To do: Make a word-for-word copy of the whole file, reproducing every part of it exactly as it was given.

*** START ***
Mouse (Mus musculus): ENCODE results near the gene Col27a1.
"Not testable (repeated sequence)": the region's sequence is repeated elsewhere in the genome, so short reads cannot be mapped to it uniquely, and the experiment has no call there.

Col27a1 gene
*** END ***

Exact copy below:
Mouse (Mus musculus): ENCODE results near the gene Col27a1.
"Not testable (repeated sequence)": the region's sequence is repeated elsewhere in the genome, so short reads cannot be mapped to it uniquely, and the experiment has no call there.

Col27a1 gene